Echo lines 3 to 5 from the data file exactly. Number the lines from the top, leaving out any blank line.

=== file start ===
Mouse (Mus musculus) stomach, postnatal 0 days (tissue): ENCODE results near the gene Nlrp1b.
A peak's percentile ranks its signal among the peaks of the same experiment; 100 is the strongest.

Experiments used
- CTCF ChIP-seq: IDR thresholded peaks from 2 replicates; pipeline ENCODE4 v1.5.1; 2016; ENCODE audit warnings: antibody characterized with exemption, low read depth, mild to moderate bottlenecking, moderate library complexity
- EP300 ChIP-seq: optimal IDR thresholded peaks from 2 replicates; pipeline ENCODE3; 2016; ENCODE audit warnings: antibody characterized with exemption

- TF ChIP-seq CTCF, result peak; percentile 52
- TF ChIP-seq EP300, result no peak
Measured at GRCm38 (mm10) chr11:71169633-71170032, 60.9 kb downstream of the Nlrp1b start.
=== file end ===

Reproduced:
Experiments used
- CTCF ChIP-seq: IDR thresholded peaks from 2 replicates; pipeline ENCODE4 v1.5.1; 2016; ENCODE audit warnings: antibody characterized with exemption, low read depth, mild to moderate bottlenecking, moderate library complexity
- EP300 ChIP-seq: optimal IDR thresholded peaks from 2 replicates; pipeline ENCODE3; 2016; ENCODE audit warnings: antibody characterized with exemption